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I installed jailkit on my CentOS 5.8 server, and configured it according to the online guides that I found. These are the commands that were executed as root:

mkdir /var/jail
jk_init -j /var/jail extshellplusnet
jk_init -j /var/jail sftp 
adduser testuser; passwd testuser
jk_jailuser -j /var/jail testuser

I then edited /var/jail/etc/passwd to change the login shell for testuser to be /bin/bash to give them access to a full bash shell via SSH.

Next I edited /var/jail/etc/jailkit/jk_lsh.ini to look like the following (not sure if this is correct)

paths= /usr/bin, /usr/lib/
executables= /usr/bin/scp, /usr/lib/openssh/sftp-server, /usr/bin/sftp

The testuser is able to connect via SSH and is limited to only view the chroot jail directory, and is also able to log in via SFTP, however the entire file system is visible and can be traversed.

SSH Output:

> ssh testuser@server
Last login: Sat Oct 20 03:26:19 2012 from x.x.x.x
bash-3.2$ pwd

SFTP Output:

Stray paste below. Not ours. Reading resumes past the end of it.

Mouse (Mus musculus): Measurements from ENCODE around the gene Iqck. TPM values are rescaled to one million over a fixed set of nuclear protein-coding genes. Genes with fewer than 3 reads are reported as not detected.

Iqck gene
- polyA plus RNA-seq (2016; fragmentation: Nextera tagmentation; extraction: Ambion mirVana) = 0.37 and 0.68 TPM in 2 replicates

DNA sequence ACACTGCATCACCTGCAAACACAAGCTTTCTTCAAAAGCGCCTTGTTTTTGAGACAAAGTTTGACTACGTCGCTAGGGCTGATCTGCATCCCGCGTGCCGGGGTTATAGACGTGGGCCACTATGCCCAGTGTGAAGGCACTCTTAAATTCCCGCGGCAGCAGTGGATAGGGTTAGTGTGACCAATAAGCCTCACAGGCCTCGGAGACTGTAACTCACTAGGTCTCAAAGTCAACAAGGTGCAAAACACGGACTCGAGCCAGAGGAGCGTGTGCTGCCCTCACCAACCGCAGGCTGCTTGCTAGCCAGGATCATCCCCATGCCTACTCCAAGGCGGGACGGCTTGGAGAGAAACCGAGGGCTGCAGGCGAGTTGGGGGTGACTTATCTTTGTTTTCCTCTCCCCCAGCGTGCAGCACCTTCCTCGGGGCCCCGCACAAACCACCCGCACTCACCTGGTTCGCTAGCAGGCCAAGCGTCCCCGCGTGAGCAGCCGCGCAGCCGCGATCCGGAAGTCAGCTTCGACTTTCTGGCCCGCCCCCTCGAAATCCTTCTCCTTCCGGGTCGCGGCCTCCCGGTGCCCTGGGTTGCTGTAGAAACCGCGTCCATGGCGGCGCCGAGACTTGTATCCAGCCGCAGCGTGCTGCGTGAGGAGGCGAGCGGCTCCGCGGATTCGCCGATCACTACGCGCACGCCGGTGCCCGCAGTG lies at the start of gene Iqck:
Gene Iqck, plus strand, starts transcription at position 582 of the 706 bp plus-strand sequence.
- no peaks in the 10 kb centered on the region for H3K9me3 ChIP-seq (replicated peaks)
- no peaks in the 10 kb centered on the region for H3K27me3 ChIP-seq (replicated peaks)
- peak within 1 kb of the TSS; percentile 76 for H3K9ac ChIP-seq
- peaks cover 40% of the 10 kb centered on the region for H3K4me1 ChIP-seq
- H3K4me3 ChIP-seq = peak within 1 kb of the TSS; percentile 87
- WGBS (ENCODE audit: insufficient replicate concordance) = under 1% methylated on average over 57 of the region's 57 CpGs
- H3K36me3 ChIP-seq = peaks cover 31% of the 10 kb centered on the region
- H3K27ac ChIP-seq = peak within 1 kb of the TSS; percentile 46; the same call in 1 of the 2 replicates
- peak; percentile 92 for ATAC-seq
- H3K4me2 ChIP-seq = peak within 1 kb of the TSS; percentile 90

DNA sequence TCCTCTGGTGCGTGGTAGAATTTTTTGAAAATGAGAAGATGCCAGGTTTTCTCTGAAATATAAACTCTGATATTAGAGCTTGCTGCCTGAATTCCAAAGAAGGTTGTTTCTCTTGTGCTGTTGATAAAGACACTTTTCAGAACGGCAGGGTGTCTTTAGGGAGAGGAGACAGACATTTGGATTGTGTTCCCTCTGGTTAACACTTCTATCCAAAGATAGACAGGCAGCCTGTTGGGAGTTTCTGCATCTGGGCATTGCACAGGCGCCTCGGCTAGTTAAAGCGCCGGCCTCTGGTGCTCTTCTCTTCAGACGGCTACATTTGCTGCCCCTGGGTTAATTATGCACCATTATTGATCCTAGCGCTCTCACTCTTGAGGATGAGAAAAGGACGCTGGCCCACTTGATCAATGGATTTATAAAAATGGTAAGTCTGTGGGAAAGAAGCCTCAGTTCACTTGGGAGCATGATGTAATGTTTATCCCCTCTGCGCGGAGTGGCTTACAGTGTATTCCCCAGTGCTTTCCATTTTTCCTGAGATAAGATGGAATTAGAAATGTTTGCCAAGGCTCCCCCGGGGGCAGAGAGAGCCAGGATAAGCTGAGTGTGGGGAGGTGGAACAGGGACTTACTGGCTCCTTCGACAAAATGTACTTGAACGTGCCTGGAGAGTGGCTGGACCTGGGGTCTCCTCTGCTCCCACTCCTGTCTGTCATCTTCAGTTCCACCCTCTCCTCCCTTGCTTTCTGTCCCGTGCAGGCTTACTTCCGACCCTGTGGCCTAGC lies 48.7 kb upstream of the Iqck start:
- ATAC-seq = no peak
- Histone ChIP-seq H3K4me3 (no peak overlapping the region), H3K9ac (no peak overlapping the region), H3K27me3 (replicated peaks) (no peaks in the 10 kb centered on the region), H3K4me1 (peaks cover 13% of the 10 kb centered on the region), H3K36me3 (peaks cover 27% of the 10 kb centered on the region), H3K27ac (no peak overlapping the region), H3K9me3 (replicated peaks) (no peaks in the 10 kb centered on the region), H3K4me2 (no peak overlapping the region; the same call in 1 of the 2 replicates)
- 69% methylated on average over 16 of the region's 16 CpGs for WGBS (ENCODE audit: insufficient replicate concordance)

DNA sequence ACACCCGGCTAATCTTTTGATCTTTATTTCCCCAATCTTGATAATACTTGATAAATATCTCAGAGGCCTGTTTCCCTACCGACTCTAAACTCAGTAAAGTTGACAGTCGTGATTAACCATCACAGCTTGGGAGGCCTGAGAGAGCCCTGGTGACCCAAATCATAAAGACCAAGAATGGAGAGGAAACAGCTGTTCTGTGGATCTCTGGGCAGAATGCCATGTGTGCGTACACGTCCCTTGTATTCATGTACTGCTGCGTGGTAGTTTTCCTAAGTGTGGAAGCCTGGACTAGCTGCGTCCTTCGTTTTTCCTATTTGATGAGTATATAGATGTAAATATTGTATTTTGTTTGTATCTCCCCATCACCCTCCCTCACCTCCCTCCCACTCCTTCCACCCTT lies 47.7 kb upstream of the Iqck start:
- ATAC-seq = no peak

> sftp testuser@server
Connected to server.
sftp> pwd
Remote working directory: /var/jail/home/testuser

What can be done to lock down SFTP access to the jail?

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up vote 0 down vote accepted

Would love to be corrected if there are problems with this, but the following configuration seems to have worked.

Changed the user in /etc/passwd (not /var/jail/etc/passwd) which had been modified by jailkit:

Original testuser:503:503::/var/jail/./home/testuser:/usr/sbin/jk_chrootsh

Modified testuser:503:503::/home/testuser:/bin/bash

Added configuration to /etc/ssh/sshd_config:

Match Group testuser
        ChrootDirectory /var/jail/

Now when logging in via SSH or SFTP the user is limited to /var/jail and below and defaults to the home directory in /var/jail/home/testuser

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